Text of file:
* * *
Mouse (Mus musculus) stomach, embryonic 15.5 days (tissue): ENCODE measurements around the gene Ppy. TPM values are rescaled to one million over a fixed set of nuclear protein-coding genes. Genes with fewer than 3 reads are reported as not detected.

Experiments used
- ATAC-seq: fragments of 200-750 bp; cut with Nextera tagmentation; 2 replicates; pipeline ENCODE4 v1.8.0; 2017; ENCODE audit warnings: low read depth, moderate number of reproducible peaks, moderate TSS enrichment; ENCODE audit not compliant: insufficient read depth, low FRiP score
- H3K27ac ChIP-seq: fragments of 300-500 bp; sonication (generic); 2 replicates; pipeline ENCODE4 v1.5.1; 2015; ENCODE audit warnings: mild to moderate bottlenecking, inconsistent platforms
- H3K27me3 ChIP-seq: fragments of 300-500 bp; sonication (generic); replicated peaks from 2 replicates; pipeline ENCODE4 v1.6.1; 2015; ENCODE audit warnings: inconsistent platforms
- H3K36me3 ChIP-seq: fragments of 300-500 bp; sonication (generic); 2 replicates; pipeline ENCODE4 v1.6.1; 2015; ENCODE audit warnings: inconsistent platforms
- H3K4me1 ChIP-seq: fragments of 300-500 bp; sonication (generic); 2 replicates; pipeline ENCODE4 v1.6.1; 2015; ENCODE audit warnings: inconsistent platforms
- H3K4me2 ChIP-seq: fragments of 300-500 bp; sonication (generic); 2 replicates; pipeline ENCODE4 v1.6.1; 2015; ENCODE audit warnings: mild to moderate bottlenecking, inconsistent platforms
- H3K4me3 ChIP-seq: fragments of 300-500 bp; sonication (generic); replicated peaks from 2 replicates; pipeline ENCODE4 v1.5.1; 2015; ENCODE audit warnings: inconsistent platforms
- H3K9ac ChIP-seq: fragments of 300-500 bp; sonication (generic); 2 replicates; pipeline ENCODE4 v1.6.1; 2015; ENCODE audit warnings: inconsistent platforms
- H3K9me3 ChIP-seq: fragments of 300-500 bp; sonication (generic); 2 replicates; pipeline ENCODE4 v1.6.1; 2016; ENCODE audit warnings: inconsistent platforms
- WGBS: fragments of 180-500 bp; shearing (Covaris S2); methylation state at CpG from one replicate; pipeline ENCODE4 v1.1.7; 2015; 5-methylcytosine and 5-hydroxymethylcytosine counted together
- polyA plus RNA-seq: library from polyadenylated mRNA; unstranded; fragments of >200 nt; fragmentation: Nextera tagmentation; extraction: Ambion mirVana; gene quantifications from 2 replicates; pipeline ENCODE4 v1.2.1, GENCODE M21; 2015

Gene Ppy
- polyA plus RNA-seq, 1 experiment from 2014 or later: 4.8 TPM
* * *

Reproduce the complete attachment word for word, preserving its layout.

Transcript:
Mouse (Mus musculus) stomach, embryonic 15.5 days (tissue): ENCODE measurements around the gene Ppy. TPM values are rescaled to one million over a fixed set of nuclear protein-coding genes. Genes with fewer than 3 reads are reported as not detected.

Experiments used
- ATAC-seq: fragments of 200-750 bp; cut with Nextera tagmentation; 2 replicates; pipeline ENCODE4 v1.8.0; 2017; ENCODE audit warnings: low read depth, moderate number of reproducible peaks, moderate TSS enrichment; ENCODE audit not compliant: insufficient read depth, low FRiP score
- H3K27ac ChIP-seq: fragments of 300-500 bp; sonication (generic); 2 replicates; pipeline ENCODE4 v1.5.1; 2015; ENCODE audit warnings: mild to moderate bottlenecking, inconsistent platforms
- H3K27me3 ChIP-seq: fragments of 300-500 bp; sonication (generic); replicated peaks from 2 replicates; pipeline ENCODE4 v1.6.1; 2015; ENCODE audit warnings: inconsistent platforms
- H3K36me3 ChIP-seq: fragments of 300-500 bp; sonication (generic); 2 replicates; pipeline ENCODE4 v1.6.1; 2015; ENCODE audit warnings: inconsistent platforms
- H3K4me1 ChIP-seq: fragments of 300-500 bp; sonication (generic); 2 replicates; pipeline ENCODE4 v1.6.1; 2015; ENCODE audit warnings: inconsistent platforms
- H3K4me2 ChIP-seq: fragments of 300-500 bp; sonication (generic); 2 replicates; pipeline ENCODE4 v1.6.1; 2015; ENCODE audit warnings: mild to moderate bottlenecking, inconsistent platforms
- H3K4me3 ChIP-seq: fragments of 300-500 bp; sonication (generic); replicated peaks from 2 replicates; pipeline ENCODE4 v1.5.1; 2015; ENCODE audit warnings: inconsistent platforms
- H3K9ac ChIP-seq: fragments of 300-500 bp; sonication (generic); 2 replicates; pipeline ENCODE4 v1.6.1; 2015; ENCODE audit warnings: inconsistent platforms
- H3K9me3 ChIP-seq: fragments of 300-500 bp; sonication (generic); 2 replicates; pipeline ENCODE4 v1.6.1; 2016; ENCODE audit warnings: inconsistent platforms
- WGBS: fragments of 180-500 bp; shearing (Covaris S2); methylation state at CpG from one replicate; pipeline ENCODE4 v1.1.7; 2015; 5-methylcytosine and 5-hydroxymethylcytosine counted together
- polyA plus RNA-seq: library from polyadenylated mRNA; unstranded; fragments of >200 nt; fragmentation: Nextera tagmentation; extraction: Ambion mirVana; gene quantifications from 2 replicates; pipeline ENCODE4 v1.2.1, GENCODE M21; 2015

Gene Ppy
- polyA plus RNA-seq, 1 experiment from 2014 or later: 4.8 TPM